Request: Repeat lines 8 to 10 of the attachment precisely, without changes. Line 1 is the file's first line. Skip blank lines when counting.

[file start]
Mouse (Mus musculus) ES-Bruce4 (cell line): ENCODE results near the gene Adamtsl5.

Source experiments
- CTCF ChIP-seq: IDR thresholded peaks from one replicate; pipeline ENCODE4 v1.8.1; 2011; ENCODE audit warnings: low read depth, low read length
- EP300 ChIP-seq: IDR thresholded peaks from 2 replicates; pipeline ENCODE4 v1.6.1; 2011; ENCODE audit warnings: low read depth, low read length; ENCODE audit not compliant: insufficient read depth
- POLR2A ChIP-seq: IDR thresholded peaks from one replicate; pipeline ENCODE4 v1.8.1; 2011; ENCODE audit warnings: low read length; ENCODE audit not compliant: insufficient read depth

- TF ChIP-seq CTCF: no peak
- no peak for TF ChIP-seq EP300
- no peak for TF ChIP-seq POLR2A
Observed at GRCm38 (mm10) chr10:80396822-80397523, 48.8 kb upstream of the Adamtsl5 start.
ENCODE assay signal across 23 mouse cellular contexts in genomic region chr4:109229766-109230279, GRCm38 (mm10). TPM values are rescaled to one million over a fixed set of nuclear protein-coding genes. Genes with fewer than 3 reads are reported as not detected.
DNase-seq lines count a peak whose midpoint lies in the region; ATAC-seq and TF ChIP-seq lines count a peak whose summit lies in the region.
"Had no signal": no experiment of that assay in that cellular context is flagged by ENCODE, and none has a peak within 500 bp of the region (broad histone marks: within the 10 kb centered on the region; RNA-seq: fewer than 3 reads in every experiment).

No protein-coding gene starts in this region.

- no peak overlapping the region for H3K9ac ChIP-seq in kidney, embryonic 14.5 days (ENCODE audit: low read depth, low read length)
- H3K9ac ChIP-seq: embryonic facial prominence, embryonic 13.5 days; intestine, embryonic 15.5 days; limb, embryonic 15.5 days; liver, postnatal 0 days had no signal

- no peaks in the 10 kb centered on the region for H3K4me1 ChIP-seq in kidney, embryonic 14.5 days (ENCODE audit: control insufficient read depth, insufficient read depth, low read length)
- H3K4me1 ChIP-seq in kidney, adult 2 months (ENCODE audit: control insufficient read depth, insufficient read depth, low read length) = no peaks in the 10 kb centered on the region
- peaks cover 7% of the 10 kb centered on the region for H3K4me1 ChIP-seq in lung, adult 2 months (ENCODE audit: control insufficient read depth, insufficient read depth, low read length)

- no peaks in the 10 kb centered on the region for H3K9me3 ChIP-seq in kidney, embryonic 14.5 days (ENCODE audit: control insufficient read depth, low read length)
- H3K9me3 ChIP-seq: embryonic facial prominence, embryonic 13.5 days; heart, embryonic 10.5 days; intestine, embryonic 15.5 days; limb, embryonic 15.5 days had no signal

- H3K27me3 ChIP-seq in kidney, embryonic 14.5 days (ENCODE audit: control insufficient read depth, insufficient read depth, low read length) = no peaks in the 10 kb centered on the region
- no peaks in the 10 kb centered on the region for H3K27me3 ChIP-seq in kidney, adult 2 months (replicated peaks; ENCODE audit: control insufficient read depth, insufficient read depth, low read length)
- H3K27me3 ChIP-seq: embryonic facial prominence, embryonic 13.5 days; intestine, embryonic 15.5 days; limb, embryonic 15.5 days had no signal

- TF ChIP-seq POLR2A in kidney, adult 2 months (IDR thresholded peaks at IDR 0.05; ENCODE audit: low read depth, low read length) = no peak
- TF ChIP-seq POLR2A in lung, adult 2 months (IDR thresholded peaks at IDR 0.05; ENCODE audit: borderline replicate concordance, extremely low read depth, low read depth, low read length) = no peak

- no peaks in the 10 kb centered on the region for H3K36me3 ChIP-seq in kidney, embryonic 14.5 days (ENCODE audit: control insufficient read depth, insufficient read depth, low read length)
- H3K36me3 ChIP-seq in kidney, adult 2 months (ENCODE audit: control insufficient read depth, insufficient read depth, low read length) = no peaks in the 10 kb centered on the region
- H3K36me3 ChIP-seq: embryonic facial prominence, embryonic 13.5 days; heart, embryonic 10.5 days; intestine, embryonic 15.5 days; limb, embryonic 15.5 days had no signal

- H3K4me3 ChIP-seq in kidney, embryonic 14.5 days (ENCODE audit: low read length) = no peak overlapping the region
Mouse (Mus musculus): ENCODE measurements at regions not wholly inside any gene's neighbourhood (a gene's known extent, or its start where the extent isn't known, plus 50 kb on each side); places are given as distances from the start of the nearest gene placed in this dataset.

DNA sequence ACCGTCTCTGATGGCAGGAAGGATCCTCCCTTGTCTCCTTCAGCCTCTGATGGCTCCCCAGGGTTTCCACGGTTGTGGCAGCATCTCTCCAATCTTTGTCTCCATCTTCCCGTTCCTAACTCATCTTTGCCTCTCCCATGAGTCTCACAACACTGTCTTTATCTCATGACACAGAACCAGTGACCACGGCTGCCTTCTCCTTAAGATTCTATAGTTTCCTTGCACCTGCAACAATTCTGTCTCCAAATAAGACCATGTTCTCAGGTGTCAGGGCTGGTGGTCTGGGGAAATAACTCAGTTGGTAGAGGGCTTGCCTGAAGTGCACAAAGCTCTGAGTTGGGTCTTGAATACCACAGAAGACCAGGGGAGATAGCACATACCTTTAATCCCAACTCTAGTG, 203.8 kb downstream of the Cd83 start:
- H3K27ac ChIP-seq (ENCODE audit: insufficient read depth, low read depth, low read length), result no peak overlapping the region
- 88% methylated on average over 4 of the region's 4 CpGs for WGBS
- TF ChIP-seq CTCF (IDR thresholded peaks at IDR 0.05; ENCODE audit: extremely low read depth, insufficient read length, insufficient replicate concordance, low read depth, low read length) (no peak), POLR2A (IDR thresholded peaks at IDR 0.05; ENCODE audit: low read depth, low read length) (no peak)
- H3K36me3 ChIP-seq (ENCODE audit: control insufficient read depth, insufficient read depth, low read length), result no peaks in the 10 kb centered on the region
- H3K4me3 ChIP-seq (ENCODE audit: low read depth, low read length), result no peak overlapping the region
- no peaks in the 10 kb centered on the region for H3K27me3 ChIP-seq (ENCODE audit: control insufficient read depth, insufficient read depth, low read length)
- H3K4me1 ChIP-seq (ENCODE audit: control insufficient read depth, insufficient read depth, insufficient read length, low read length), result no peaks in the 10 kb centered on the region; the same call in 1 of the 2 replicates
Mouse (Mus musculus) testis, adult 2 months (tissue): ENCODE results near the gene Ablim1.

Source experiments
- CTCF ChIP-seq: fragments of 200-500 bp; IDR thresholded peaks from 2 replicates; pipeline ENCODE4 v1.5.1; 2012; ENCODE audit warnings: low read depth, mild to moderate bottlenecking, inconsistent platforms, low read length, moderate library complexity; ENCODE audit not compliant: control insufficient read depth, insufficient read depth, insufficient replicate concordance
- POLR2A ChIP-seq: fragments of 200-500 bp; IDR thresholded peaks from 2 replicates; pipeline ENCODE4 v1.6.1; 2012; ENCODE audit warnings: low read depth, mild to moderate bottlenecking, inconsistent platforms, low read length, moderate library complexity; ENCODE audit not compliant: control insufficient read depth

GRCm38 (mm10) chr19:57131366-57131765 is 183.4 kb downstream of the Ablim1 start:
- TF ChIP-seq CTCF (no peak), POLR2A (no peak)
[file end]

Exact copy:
- no peak for TF ChIP-seq POLR2A
Observed at GRCm38 (mm10) chr10:80396822-80397523, 48.8 kb upstream of the Adamtsl5 start.
ENCODE assay signal across 23 mouse cellular contexts in genomic region chr4:109229766-109230279, GRCm38 (mm10). TPM values are rescaled to one million over a fixed set of nuclear protein-coding genes. Genes with fewer than 3 reads are reported as not detected.